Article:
One in four small businesses could fold in the next six months. Individuals can help – at little personal cost.
Coronavirus-related lockdowns laid waste to small businesses and local economies in 2020. Layoffs at small businesses jumped more than 1,000 percent during the first wave of lockdowns in March and April, and by the fall, more than 100,000 small businesses had permanently closed.
Many small business owners worry that economic recovery will be excruciatingly slow this year. Although President Biden hopes to vaccinate 300 million Americans by the fall, new research indicates that strict social distancing measures must continue through July to effectively limit new infections. Government initiatives, such as the CARES Act and President Biden’s new relief bill, have provided some relief, but one-in-four small businesses could still fold in the next six months.
At little personal cost, individuals can help small businesses stay afloat as we wait for the economy to fully reopen. Three simple, targeted shifts in spending can help businesses shore up their cashflow and stem the tide of lost revenue.
1. Pay in advance
Liquidity is a common challenge for small businesses. Typically, 47 percent of small businesses in the US have two weeks or less of cash on hand; in majority Black or Hispanic communities, this figure hovers around 90 percent. These businesses are even more cash-constrained during the pandemic as they lose revenue and payout more benefits related to the pandemic.
Even businesses that normally have enough cash on hand are struggling during the lockdown. Think of a dentist in New York: as the economy reopens, customers who postponed routine procedures are beginning to schedule appointments and generate new revenue. But while the dentist waits to return to full capacity, she might run out of cash-paying rent, utilities, payroll, benefits, and other recurring expenses. Barbershops, gyms, restaurants, and some healthcare facilities that focus on elective procedures find themselves in this position.
Normally, businesses could borrow to make ends meet. Indeed, banks are lending at the fastest rate ever, bolstered by additional federal funds. But even this unprecedented lending isn’t keeping pace with demand, and federal programs have been hindered by glitches, loopholes, and red tape.
Individual consumers can help fill the gap with personal “loans”—no banks or lawyers needed. How? Buy gift cards from local retailers. Prepay for services from a local contractor. Schedule future appointments at barbershops, nail salons, dentists, and pay upfront. Start early online shopping for holidays or birthdays, even if there are shipping delays. Pay outstanding bills immediately and overpay to temporarily have a negative balance.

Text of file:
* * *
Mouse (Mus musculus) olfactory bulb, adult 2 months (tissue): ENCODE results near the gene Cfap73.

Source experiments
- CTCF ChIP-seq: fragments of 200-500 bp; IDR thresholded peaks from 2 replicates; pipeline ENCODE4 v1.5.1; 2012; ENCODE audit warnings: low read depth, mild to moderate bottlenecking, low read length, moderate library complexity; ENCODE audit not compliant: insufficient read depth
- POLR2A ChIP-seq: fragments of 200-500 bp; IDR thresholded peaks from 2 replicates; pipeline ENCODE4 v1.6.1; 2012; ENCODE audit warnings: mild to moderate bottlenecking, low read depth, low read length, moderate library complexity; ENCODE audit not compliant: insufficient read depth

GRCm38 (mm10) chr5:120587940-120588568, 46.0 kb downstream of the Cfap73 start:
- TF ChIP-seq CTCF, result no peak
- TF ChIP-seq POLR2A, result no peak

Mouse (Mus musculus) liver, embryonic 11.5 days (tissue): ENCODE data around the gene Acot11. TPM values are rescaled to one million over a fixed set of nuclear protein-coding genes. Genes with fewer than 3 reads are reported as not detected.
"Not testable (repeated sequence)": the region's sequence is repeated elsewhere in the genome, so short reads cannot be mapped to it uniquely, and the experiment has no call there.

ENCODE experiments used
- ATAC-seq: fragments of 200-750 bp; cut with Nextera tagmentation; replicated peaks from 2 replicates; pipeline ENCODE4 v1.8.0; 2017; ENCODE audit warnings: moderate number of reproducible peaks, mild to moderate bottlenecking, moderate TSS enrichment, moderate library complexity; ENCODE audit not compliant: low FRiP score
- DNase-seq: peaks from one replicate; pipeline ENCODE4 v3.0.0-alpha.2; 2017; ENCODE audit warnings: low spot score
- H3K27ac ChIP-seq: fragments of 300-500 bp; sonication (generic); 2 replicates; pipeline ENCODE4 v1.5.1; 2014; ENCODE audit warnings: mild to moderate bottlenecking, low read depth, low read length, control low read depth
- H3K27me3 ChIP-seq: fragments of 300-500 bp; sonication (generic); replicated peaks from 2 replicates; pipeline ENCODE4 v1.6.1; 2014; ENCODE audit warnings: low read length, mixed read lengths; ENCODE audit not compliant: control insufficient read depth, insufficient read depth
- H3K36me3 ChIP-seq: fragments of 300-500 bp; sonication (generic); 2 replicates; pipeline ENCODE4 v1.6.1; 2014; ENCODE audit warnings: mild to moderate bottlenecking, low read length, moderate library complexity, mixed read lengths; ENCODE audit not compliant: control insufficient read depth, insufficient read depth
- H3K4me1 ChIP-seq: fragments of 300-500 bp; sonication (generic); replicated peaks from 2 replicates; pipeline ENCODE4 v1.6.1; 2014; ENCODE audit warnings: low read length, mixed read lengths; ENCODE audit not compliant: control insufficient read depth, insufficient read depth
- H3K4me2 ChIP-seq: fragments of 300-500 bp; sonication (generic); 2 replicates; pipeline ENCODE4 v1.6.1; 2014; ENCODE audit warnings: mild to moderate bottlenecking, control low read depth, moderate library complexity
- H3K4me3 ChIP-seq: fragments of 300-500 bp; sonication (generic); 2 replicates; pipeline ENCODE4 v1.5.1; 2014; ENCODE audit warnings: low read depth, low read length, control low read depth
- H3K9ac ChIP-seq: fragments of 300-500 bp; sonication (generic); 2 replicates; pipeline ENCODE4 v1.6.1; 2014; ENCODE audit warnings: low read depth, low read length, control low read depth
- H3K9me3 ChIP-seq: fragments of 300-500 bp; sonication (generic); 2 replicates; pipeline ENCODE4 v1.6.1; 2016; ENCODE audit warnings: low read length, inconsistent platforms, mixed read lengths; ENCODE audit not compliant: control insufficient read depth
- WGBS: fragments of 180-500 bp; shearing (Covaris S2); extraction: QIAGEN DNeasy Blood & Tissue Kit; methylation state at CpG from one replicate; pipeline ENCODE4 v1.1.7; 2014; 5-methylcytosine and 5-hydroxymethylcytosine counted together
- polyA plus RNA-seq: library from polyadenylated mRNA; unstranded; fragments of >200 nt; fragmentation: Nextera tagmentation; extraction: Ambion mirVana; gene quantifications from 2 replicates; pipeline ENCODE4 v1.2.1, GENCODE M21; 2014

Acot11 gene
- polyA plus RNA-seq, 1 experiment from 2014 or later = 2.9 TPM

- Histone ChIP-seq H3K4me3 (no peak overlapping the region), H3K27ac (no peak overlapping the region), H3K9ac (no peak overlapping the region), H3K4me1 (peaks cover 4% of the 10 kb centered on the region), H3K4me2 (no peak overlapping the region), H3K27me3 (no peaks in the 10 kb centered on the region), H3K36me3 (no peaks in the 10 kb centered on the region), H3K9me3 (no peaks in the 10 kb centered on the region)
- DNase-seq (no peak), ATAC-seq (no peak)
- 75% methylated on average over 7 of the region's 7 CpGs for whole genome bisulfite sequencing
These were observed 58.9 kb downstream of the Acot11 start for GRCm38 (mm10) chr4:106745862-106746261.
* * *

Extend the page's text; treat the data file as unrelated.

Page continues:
These actions would functionally provide businesses with personal, zero-interest loans. Consumers spend their money now with the assumption that they will recoup the value later. It costs next to nothing for the individual but provides liquidity to businesses feeling the squeeze.
2. Reallocate spending
Liquidity alone won’t save some businesses. Some companies may expect a prolonged decline in demand, even as the economy reopens. Certain sectors, including entertainment, travel, leisure, food services, and retail, are especially vulnerable as consumers continue to postpone large purchases or cut spending on non-essential purchases altogether.
Small businesses in these sectors will struggle to repay loans—from banks or individuals—unless they get more business. Said differently, they need more consumption, not just more liquidity.
Individuals can provide relief at little personal cost by shopping at local businesses instead of national chains. The consumer might pay a slight premium in cost or convenience, but the local business gets revenue it otherwise would have missed out on entirely. For example, buying groceries at the local supermarket might cost a few extra dollars or take a few extra minutes compared to shopping at Walmart. But accepting that small marginal cost ensures the entire balance of your grocery bill goes to the supermarket. Reallocating spending, therefore, offers high “bang for buck” for consumers looking to support small businesses.
3. Increase spending
The clearest way to support small businesses is to increase spending. Admittedly, it’s a difficult ask to make of those Americans who lost their jobs and savings due to the pandemic. But for those who can afford it, greater consumption directly benefits local businesses’ bottom line.
There are at least two ways to think about increasing spending. Individuals can simply buy more goods and services. Hire a local company to shovel snow or mow the lawn. Buy the new appliance or device that’s been sitting on the wish list. Buy an extra birthday gift.
Alternatively, individuals can choose to pitch in more for goods and services they already buy. Increase the tip for food delivery. Continue a local gym membership even while the gym is closed. Pass up refunds or vouchers for forgone services. These are generous acts of goodwill and solidarity.
Small businesses are crucial to our economy and our communities, and many of them are facing an existential threat from the coronavirus. While government, nonprofit, and private institutions are scrambling to provide relief, individuals must also do their part: small, thoughtful shifts in spending can bolster liquidity, generate new revenue, and boost margins. In aggregate, these individual actions could make all the difference.